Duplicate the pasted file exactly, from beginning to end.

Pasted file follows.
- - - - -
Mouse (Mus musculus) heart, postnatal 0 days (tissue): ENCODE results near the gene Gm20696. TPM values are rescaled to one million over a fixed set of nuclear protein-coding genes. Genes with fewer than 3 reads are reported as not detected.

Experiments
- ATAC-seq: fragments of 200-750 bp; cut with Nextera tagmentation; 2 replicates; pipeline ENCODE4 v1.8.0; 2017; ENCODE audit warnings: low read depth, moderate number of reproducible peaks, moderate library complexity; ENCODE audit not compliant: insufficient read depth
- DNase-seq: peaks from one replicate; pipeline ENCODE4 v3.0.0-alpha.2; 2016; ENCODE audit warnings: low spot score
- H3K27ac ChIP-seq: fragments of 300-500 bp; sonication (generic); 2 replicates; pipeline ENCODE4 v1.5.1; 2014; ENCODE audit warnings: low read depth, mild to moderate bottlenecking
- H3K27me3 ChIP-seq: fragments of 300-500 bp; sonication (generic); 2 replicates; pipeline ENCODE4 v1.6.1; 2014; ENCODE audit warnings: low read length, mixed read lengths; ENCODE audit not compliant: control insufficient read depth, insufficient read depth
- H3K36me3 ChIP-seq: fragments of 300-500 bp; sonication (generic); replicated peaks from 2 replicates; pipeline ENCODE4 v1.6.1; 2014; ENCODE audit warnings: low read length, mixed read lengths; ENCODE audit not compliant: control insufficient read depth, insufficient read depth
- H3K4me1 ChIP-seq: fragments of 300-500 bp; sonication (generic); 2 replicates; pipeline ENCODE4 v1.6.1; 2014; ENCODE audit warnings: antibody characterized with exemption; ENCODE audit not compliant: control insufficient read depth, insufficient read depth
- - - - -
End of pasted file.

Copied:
Mouse (Mus musculus) heart, postnatal 0 days (tissue): ENCODE results near the gene Gm20696. TPM values are rescaled to one million over a fixed set of nuclear protein-coding genes. Genes with fewer than 3 reads are reported as not detected.

Experiments
- ATAC-seq: fragments of 200-750 bp; cut with Nextera tagmentation; 2 replicates; pipeline ENCODE4 v1.8.0; 2017; ENCODE audit warnings: low read depth, moderate number of reproducible peaks, moderate library complexity; ENCODE audit not compliant: insufficient read depth
- DNase-seq: peaks from one replicate; pipeline ENCODE4 v3.0.0-alpha.2; 2016; ENCODE audit warnings: low spot score
- H3K27ac ChIP-seq: fragments of 300-500 bp; sonication (generic); 2 replicates; pipeline ENCODE4 v1.5.1; 2014; ENCODE audit warnings: low read depth, mild to moderate bottlenecking
- H3K27me3 ChIP-seq: fragments of 300-500 bp; sonication (generic); 2 replicates; pipeline ENCODE4 v1.6.1; 2014; ENCODE audit warnings: low read length, mixed read lengths; ENCODE audit not compliant: control insufficient read depth, insufficient read depth
- H3K36me3 ChIP-seq: fragments of 300-500 bp; sonication (generic); replicated peaks from 2 replicates; pipeline ENCODE4 v1.6.1; 2014; ENCODE audit warnings: low read length, mixed read lengths; ENCODE audit not compliant: control insufficient read depth, insufficient read depth
- H3K4me1 ChIP-seq: fragments of 300-500 bp; sonication (generic); 2 replicates; pipeline ENCODE4 v1.6.1; 2014; ENCODE audit warnings: antibody characterized with exemption; ENCODE audit not compliant: control insufficient read depth, insufficient read depth